Invisible Saviour Siblings

Topics: Cord blood, Sibling, Hematopoietic stem cell transplantation Pages: 5 (1865 words) Published: March 25, 2012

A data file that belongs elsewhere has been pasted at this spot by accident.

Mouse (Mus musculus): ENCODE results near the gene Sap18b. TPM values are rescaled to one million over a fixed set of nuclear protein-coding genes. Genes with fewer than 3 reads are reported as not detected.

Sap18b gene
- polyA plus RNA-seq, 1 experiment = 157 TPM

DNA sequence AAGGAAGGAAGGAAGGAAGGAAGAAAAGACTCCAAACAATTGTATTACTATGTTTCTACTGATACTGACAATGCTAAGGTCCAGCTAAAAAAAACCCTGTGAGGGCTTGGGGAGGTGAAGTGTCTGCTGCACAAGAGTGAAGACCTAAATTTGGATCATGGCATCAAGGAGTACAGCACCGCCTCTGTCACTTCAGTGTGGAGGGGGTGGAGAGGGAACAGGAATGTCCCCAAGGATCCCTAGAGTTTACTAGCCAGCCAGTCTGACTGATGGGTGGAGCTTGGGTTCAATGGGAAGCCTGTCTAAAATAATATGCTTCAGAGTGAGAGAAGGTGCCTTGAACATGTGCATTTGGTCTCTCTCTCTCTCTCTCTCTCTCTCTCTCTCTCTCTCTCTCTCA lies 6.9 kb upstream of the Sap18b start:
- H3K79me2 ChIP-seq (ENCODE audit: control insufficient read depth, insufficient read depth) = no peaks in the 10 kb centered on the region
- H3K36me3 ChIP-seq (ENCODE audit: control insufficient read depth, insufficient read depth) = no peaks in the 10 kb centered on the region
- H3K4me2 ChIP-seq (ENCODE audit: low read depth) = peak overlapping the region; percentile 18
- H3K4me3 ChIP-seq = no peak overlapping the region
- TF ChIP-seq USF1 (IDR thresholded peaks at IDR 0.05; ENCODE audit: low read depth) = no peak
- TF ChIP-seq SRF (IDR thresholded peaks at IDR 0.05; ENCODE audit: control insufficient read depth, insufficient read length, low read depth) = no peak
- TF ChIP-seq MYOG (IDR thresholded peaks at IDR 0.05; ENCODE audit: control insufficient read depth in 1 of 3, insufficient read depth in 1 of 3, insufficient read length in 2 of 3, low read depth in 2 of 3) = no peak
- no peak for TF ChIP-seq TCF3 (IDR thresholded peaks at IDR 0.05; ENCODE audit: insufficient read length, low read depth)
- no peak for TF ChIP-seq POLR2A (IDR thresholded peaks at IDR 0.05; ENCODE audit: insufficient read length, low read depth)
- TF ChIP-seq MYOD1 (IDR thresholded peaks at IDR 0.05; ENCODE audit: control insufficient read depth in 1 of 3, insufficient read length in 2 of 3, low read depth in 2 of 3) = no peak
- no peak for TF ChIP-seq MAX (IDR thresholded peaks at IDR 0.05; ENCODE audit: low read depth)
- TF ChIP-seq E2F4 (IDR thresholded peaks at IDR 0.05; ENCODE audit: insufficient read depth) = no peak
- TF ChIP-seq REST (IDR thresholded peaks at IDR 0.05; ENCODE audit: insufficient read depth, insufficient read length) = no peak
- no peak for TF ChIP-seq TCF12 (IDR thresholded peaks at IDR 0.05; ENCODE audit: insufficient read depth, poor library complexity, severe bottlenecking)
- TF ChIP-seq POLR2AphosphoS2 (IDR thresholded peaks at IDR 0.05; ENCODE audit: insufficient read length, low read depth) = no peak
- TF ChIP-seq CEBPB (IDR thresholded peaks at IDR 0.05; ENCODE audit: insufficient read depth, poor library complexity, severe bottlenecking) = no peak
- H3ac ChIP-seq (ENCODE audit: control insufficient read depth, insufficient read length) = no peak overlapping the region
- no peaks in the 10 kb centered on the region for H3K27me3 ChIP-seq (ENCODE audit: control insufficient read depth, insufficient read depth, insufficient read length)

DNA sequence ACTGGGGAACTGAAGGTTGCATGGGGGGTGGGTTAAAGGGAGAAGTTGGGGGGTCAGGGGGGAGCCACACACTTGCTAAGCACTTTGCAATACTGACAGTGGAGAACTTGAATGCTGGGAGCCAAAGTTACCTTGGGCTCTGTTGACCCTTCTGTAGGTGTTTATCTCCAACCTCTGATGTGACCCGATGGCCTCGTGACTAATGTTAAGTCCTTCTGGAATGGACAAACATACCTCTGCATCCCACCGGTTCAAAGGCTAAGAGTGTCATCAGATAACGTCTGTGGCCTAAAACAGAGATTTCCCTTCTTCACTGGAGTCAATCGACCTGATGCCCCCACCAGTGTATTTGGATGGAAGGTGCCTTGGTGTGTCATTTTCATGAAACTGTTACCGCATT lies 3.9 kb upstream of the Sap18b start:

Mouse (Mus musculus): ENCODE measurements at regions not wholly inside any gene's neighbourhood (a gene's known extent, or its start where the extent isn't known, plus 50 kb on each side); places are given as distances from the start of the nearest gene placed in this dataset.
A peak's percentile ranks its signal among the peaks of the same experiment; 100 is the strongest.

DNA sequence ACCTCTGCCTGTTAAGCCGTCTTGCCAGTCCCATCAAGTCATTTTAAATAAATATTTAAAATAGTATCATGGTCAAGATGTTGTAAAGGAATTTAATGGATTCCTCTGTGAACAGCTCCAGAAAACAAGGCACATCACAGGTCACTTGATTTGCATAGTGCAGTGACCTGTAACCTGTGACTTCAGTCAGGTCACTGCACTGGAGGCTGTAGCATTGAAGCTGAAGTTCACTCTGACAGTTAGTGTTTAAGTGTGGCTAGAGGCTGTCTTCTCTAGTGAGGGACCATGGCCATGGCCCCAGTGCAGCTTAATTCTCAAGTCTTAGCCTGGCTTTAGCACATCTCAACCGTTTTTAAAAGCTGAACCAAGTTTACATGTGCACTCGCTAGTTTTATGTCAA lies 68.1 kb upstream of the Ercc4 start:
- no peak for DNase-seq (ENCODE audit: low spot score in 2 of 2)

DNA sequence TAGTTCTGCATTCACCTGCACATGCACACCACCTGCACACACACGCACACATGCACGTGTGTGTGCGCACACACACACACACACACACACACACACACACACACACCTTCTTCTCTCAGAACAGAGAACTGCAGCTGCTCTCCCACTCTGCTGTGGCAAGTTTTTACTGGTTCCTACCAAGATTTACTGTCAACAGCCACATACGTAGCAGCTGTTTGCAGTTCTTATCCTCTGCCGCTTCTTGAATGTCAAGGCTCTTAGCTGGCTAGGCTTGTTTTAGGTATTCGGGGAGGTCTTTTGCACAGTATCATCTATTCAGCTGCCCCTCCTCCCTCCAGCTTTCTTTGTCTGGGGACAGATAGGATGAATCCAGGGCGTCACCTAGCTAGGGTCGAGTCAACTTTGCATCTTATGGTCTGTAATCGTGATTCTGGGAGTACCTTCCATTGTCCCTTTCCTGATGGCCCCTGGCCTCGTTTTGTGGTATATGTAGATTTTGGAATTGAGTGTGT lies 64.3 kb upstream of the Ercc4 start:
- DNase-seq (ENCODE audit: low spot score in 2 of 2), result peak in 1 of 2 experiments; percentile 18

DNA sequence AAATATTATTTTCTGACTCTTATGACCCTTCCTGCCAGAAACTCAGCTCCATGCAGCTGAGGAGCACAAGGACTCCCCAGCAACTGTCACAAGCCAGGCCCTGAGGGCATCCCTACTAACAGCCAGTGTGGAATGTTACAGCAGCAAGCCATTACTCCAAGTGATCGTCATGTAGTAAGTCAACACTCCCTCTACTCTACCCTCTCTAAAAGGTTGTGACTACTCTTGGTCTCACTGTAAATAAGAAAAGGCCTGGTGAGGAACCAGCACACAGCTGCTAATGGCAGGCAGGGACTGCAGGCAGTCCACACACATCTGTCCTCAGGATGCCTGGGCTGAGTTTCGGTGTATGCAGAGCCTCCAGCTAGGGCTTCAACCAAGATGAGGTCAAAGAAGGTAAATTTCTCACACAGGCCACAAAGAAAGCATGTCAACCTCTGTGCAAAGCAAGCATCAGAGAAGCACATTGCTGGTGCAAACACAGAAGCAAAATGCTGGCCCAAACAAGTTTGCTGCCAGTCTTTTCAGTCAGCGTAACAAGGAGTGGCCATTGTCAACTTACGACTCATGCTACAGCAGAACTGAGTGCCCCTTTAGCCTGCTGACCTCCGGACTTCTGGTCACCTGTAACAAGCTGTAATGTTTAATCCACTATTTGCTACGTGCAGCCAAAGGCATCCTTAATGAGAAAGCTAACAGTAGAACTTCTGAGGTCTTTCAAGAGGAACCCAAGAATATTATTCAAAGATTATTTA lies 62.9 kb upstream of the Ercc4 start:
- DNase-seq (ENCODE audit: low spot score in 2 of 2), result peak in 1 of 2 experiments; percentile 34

The philosopher Immanuel Kant said “Treat others as an end and not as means to an end.” People need to value others for themselves rather than for what they can achieve by the means of them. The idea of selecting an embryo, conceived by IVF, which will become a child that can donate for an older sibling suffering from a genetic disease, has created a difficult moral dilemma. Concerns over the creation of what are called “savoir siblings” are specifically created to help an existing child. In the novel “My Sister’s Keeper” by Jodi Picoult there is a girl named Anna who was brought in to this world for the purpose to save her sister Kate. Anna suggests that while her method of coming into the world is not conventional, since most babies born are unwanted; she at least was a wanted child. But she is wanted as a product, as a medical treatment, as a donor. Anna came to a decision that she wanted to stop donating to her sister, so she starts a lawsuit for medical emancipation; the right to control her own body. The child is used as something instrumental and has a welcome that is far from being unconditional. Even the label "savoir” is a misnomer. When we speak of a savoir we refer to someone who has made an active choice to donate. The child never has a choice. When a donation occurs it will have lifelong effects on the body. The possible psychological problem the child will have from being a savior sibling. The parents do not think about the saviour child in the terms of an individual. The parents need to realize that there is a line that separates the value of preserving life and the costs of the quality of life. When a child is born it is up to the parents to make the decisions for them, but what if the parents are not focus on that child? It is their zeal to make things better for their sick child, but the parents have forgotten that their donor child is a person with feelings, not a something just to pick at when needed. In the case of babies who are selected as a source of cells, the “savior " is passive and is treated as a product. The choices being made about donation is not even being discussed about. Anna is not even being asked about what she wants to do, “You make it sound like there’s some process involved. Like there’s actually a choice.” (192) the parents are deciding what is for the best. They do not even consult with Anna about how she feels about everything. Anna had to quit hockey because she was missing two many games, but the only reason why she was missing games was that she had to be there when Kate might need something. Her choice to play hockey was taken away from her and no one in her family even cared. They did not even notice when she started to play hockey, so why would they notice when she stopped. There is a big chance that the family would not even listen to Anna if she would have said that she does not want to continue being the donor. The doctors do not ever consult with Anna about what she wanted to do; they only talked to the parents. They never let Anna make her choice. She was brought in this world as a savior sibling, but it did not mean to make her sacrifice her whole life. The use of savior siblings have raised the issue of the possibility of psychological trauma that the created sibling may suffer from knowing that they was created partly for reasons of imposed selflessness. The child could feel as if they had been used. The donor sibling would feel that they were around to provide “spare parts”, and were not valued for who they are. Remember the adolescent cry “I did not ask to be born” and add to it the accusation that the parents only had them to save their siblings life. The moment the child is brought in to this world they have a job to perform. How the parents treat Anna makes her feel like her only purpose in life is to help heal Kate. With these feelings it makes her think about what if Kate was not sick, “It made me wonder, though, what would have happened if Kate...
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